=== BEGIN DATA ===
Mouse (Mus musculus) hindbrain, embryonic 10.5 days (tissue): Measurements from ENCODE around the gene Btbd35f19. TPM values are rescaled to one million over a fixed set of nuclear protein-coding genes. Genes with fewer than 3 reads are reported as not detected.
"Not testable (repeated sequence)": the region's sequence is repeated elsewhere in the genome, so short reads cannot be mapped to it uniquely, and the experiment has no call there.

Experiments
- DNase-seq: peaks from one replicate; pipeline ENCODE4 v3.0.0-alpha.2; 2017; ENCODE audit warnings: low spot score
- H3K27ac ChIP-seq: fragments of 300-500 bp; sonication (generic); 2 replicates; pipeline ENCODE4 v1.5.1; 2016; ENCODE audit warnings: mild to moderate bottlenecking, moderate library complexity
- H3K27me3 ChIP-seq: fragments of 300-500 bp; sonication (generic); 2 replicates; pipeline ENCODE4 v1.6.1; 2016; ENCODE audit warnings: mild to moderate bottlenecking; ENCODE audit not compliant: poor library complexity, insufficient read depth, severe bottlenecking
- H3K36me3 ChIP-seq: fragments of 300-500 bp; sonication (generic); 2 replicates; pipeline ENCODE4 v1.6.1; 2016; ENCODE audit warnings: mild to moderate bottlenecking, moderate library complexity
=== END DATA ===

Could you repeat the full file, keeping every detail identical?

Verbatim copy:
Mouse (Mus musculus) hindbrain, embryonic 10.5 days (tissue): Measurements from ENCODE around the gene Btbd35f19. TPM values are rescaled to one million over a fixed set of nuclear protein-coding genes. Genes with fewer than 3 reads are reported as not detected.
"Not testable (repeated sequence)": the region's sequence is repeated elsewhere in the genome, so short reads cannot be mapped to it uniquely, and the experiment has no call there.

Experiments
- DNase-seq: peaks from one replicate; pipeline ENCODE4 v3.0.0-alpha.2; 2017; ENCODE audit warnings: low spot score
- H3K27ac ChIP-seq: fragments of 300-500 bp; sonication (generic); 2 replicates; pipeline ENCODE4 v1.5.1; 2016; ENCODE audit warnings: mild to moderate bottlenecking, moderate library complexity
- H3K27me3 ChIP-seq: fragments of 300-500 bp; sonication (generic); 2 replicates; pipeline ENCODE4 v1.6.1; 2016; ENCODE audit warnings: mild to moderate bottlenecking; ENCODE audit not compliant: poor library complexity, insufficient read depth, severe bottlenecking
- H3K36me3 ChIP-seq: fragments of 300-500 bp; sonication (generic); 2 replicates; pipeline ENCODE4 v1.6.1; 2016; ENCODE audit warnings: mild to moderate bottlenecking, moderate library complexity